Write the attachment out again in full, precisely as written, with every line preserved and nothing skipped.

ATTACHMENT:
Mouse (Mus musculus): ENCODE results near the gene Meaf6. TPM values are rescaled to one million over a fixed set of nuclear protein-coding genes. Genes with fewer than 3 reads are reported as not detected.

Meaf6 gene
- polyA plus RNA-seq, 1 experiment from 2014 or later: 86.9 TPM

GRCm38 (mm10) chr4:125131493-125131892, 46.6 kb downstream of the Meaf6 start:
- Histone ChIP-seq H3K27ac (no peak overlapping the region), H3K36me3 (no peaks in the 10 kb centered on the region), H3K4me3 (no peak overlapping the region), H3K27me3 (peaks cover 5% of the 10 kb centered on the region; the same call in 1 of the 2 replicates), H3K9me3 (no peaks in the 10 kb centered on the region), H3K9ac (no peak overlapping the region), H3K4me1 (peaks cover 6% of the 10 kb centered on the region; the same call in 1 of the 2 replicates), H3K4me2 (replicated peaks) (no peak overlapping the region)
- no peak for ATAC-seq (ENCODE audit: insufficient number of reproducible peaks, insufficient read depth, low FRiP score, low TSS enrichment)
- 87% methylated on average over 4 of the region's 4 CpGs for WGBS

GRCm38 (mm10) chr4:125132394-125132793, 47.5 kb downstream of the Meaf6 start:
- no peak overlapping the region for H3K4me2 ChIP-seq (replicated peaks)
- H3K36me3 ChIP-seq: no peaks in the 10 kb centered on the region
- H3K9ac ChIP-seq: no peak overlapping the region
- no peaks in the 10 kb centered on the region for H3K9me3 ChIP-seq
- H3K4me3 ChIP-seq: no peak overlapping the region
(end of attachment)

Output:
Mouse (Mus musculus): ENCODE results near the gene Meaf6. TPM values are rescaled to one million over a fixed set of nuclear protein-coding genes. Genes with fewer than 3 reads are reported as not detected.

Meaf6 gene
- polyA plus RNA-seq, 1 experiment from 2014 or later: 86.9 TPM

GRCm38 (mm10) chr4:125131493-125131892, 46.6 kb downstream of the Meaf6 start:
- Histone ChIP-seq H3K27ac (no peak overlapping the region), H3K36me3 (no peaks in the 10 kb centered on the region), H3K4me3 (no peak overlapping the region), H3K27me3 (peaks cover 5% of the 10 kb centered on the region; the same call in 1 of the 2 replicates), H3K9me3 (no peaks in the 10 kb centered on the region), H3K9ac (no peak overlapping the region), H3K4me1 (peaks cover 6% of the 10 kb centered on the region; the same call in 1 of the 2 replicates), H3K4me2 (replicated peaks) (no peak overlapping the region)
- no peak for ATAC-seq (ENCODE audit: insufficient number of reproducible peaks, insufficient read depth, low FRiP score, low TSS enrichment)
- 87% methylated on average over 4 of the region's 4 CpGs for WGBS

GRCm38 (mm10) chr4:125132394-125132793, 47.5 kb downstream of the Meaf6 start:
- no peak overlapping the region for H3K4me2 ChIP-seq (replicated peaks)
- H3K36me3 ChIP-seq: no peaks in the 10 kb centered on the region
- H3K9ac ChIP-seq: no peak overlapping the region
- no peaks in the 10 kb centered on the region for H3K9me3 ChIP-seq
- H3K4me3 ChIP-seq: no peak overlapping the region